2) What would be a CORRECT MODEL / BLOCK DIAGRAM for this circuit? I mean, WHERE, AT WHICH STAGE, conceptually does this sampling “inside” the integrator happen?? If you please could e.g. draw a clear block diagram, similar to those examples below?? This would definitely help! As written in my detailed previous post, should I do for the model option a), or b), or c), or any other combination??? And how to do this also correctly for the more general case, if then the 2 capacitors are not equal anymore (Sampling cap “Cs” and feedback cap “Cf”)! (There of course will appear an additional gain block with value Cs/Cf in the chain). But place before or after that gain block e.g. the sampling block / ZOH which has non-negligible amplitude drop and phase shift at fs/2? Ok, up to now it is still a linear system model but if I need to instantiate it somewhere, where would be the correct place to put it into the whole chain? When I then want to model e.g. additionally the supply limit of the integrator (which is usually done with a saturation block inside the discrete-time integrator loop), then, the model should still somehow yield correct results (at least from the concept point of view) compared to the circuit reference. So where to place then the “sampling” block correctly (because the integrator is acting as a S&H)??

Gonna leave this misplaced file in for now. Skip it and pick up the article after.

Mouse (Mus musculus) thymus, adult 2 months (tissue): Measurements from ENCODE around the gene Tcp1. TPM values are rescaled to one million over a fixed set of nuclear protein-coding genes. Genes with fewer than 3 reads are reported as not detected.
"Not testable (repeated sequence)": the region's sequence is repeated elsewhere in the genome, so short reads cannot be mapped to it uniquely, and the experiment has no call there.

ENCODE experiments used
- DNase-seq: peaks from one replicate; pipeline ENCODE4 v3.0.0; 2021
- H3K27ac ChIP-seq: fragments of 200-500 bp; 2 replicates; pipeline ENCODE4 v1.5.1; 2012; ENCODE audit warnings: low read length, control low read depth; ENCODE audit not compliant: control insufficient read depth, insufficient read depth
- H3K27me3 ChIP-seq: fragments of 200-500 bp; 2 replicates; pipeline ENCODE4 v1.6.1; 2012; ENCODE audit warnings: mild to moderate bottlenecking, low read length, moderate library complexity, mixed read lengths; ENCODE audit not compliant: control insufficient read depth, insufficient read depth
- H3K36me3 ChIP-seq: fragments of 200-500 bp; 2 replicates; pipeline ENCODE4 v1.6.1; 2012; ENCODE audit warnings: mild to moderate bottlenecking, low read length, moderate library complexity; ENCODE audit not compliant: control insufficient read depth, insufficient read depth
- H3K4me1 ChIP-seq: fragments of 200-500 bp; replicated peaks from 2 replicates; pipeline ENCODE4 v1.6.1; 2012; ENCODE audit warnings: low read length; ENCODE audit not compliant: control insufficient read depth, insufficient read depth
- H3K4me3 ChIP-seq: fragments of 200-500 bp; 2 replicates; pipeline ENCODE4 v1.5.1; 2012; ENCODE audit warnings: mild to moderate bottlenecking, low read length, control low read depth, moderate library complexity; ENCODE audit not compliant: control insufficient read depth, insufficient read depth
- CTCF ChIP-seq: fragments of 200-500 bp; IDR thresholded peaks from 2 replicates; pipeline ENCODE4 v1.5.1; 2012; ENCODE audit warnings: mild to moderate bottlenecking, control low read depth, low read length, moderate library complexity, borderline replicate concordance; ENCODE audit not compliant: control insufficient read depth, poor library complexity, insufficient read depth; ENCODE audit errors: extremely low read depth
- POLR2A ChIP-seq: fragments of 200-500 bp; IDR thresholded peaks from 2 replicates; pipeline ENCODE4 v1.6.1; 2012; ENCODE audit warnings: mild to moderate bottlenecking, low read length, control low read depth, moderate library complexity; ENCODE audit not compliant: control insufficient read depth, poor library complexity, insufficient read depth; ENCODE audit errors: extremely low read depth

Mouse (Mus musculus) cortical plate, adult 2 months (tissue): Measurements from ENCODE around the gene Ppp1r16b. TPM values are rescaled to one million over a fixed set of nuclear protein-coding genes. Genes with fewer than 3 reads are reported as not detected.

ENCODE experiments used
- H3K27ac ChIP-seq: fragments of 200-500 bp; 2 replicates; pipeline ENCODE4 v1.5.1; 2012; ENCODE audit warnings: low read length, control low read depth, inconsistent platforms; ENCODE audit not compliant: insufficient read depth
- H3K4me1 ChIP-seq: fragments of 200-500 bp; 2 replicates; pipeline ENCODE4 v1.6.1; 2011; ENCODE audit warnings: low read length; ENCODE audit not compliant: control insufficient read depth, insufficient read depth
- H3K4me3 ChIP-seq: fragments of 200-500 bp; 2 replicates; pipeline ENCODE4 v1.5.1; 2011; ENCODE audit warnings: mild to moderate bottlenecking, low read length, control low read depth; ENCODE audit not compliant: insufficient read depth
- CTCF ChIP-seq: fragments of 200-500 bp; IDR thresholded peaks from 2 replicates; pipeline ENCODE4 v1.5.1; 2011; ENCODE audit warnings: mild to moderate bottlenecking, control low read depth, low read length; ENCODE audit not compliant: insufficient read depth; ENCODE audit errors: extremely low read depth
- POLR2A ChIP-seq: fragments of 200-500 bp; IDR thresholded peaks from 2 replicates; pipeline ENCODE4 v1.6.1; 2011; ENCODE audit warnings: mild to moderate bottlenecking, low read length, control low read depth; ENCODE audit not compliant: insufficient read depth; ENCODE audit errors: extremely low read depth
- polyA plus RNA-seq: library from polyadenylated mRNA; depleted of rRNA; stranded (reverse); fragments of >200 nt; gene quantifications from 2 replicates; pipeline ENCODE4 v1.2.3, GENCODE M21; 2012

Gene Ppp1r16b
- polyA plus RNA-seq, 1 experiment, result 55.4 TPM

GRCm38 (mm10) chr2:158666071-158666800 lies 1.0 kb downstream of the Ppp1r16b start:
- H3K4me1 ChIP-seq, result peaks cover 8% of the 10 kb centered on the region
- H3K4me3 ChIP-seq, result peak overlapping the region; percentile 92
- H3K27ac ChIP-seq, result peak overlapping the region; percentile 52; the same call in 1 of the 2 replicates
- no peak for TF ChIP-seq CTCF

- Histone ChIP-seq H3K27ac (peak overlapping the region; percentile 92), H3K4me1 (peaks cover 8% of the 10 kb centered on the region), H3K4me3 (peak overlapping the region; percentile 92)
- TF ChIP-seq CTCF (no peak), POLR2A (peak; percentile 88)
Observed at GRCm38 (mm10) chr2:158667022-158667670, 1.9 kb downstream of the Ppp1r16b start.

The value of the sim. results of option a) are not so bad at least for the simple case (Cs=Cf, no model of the supply limit, etc.) when I try in Matlab with your equations, Ken, compared to the Cadence circuit reference (see the fat red and black line in the figure of my previous post). But conceptually I might be doing a wrong thing here, since I place a S&H block BEFORE the integrator, and we saw from simulation, if I just leave away the integrator in the real schematics, it is a T&H, not a S&H, so maybe option c) is the better choice?
AND, AS I SAID, IT’S NO GOOD ENGINEERING TO JUST TRY COMBINATIONS. I WANT AND NEED TO UNDERSTAND: AT WHICH STAGE throughout the whole model chain TO INSTANTIATE WHICH ITEMS AND WHY, BUT THEREFORE I NEED YOUR HELP!